Last year I got almost a hundred pounds of free flour that had been damaged by a fork lift. I froze the flour for two weeks to kill any weevils, then packed it in five gallon buckets for storage.

Now about meat. This will take some extra time to discuss.

Every week I get a lot of meat that is thrown out because it is near or past its sale date. Some of it is not consumable, and this I feed to the dogs. Their guts are designed by God for the purpose of consuming scavenger fodder. The vast majority of the hamburger I get is slightly brown, but perfectly useable. I freeze it, and when I get enough, can it as chili (no beans) or plain burger. The meats that require careful consideration are chicken and pork. Any that is questionable is fed to the dogs- they love it. Meats that are heavily preserved, like sausage and wieners, are usually good. Just recently, I got 90 pounds of hot dogs! I put up many quarts of pickled wieners, and made a Boston Baked Bean sauce and canned the rest with that. Add that to some cooked dry beans, and you have beanie-weanie.

Now I want to deal with the greatest source of protein that I have found. Every butcher shop throws out lots of what I call "tailings" every week. This is fresh beef and pork, and consists of cuts that are not perfect, and so cannot be sold, and the leftovers after cutting that aren't complete enough to package and sell. This free meat is fresh and good, but does require some effort and a sharp knife to harvest. I have to trim away fat, gristle and bone to get all of it- but I get a lot of perfectly good "soup" meat this way- cut up like "stew beef". Any hunter who has processed his own deer will know what I'm talking about. You can get the back strap, loins, and roasts easily enough, but you have to work for the remaining meat- although beef and pork doesn't have all the "striffin" that venison does.

Unfortunately, this free meat is not best harvested all year 'round- unless you happen to be there when it is discarded. In the summer months, the likelihood of rapid spoilage becomes a factor.

Incidentally, all the venison I have harvested for the last few years has also been "free"- road kill that I have picked up. It helps to be able to tell how long an animal has been dead, and there are actually books on the subject to help the novice determine just that. [JWR Adds: But note that collecting road kill is illegal in many states.]

The last area to address is that of nonfood consumables, like shampoo and light bulbs. Like bagged produce, when a package of bulbs has been dropped and one is broken, then all are usually discarded. Drug stores and the like frequently throw out large quantities of shampoos and conditioners. I have years worth of these items stashed away- free for the taking.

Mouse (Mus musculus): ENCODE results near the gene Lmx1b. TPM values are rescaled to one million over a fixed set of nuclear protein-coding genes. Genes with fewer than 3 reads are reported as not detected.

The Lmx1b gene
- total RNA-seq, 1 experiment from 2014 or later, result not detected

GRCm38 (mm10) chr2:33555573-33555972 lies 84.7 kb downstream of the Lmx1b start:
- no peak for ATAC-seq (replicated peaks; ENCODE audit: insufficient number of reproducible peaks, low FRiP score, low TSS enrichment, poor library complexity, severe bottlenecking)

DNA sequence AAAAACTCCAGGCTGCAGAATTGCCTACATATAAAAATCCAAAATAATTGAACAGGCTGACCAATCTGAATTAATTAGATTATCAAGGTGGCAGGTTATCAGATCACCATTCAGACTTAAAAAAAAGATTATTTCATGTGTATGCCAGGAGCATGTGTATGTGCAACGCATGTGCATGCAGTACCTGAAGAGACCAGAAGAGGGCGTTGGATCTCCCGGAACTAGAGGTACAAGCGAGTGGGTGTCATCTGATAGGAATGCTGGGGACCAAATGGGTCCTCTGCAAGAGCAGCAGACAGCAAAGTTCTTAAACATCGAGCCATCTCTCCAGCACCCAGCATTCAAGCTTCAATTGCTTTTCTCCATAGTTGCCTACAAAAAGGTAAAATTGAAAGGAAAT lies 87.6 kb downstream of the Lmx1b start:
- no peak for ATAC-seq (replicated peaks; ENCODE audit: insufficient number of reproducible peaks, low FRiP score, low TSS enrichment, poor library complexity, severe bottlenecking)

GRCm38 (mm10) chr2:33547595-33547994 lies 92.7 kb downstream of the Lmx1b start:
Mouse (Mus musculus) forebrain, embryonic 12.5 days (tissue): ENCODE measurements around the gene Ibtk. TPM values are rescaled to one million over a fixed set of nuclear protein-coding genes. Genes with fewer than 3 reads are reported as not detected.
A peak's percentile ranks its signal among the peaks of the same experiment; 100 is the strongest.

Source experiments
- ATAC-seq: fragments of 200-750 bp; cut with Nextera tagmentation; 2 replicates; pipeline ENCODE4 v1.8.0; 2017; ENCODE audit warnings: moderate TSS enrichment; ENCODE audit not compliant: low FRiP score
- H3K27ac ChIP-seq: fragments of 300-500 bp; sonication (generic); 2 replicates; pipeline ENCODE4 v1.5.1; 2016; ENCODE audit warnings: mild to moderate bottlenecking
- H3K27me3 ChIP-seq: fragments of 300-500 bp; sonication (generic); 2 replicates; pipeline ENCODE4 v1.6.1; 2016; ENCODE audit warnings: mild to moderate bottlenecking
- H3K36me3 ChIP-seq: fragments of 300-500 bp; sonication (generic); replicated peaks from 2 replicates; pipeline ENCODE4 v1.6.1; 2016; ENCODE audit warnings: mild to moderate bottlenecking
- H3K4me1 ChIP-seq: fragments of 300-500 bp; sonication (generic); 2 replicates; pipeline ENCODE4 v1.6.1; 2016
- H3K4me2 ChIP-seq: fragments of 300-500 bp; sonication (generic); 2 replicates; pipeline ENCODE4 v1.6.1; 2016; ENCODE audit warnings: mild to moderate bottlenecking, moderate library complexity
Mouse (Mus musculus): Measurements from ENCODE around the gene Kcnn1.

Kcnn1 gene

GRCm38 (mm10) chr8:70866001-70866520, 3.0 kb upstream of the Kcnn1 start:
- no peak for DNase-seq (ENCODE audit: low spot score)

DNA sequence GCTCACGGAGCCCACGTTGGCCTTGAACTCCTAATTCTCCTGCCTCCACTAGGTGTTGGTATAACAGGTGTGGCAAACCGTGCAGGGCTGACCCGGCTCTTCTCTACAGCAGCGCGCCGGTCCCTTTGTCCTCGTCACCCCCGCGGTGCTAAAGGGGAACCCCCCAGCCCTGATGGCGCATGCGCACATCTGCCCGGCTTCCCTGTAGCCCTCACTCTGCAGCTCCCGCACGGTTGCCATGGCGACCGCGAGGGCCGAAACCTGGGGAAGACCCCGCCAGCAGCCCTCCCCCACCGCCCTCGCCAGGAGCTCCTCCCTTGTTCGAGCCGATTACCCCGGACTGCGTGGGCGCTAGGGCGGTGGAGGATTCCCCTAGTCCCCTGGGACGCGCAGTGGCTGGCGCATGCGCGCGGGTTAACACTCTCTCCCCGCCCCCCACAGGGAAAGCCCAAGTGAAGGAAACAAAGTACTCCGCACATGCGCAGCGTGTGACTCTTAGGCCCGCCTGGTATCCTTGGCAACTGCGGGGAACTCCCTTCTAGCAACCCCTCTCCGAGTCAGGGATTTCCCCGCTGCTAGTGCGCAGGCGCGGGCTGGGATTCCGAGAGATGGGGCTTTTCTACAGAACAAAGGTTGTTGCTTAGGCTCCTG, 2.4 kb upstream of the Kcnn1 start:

Now for some details on the practicality of dumpster diving. Some stores will absolutely prosecute you for doing so. Wal-Mart is one of them. As for most of the grocery stores I hit- at one time or another I have been "caught" in the act of harvesting their refuse. I just speak to the employee in very friendly terms about how this harvesting saves me so much money on the feed bill for my "hogs" and usually they are very receptive about my future harvesting of their refuse. The "hogs" I'm referring to are, of course, of the two-legged variety. I never mention that, and it bothers my conscience not one iota to withhold that detail. My feeling is that they need know no more than that about my life and circumstances. Having to explain why you're in a dumpster can be a bit awkward, for lack of a better word. But no more so than being caught swiping a bit of the icing off the cake before the guests arrive... In the times to come, I may be faced with situations that force decisions of even greater gravity, and if so I will feel blessed if all it costs me is an awkward moment. I'm sure everyone is eventually faced with a choice they would rather not make, but must to ensure their family's well being. If I let a little thing like feeling embarrassed stop me from procuring supplies, I won't be very adequate in my attempts to stop the coming tyranny from destroying my family and should join those who are relying on God alone to save them from starvation and/or persecution. Yes, I rely on Him. But I still have to do my part. Just my opinion. Your mileage may vary.

Well, there you have it. This is how I have managed to save up a couple of years of survival goods for me and mine.

I hope it provides at least one family with the insight on a way to be prepared for the worst without having a lot of disposable income.

May God be with us all.

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About this Entry

This page contains a single entry by Jim Rawles published on March 9, 2012 12:24 AM.

Middle of the Road Family Embraces the Prepper Mindset by C.L. was the previous entry in this blog.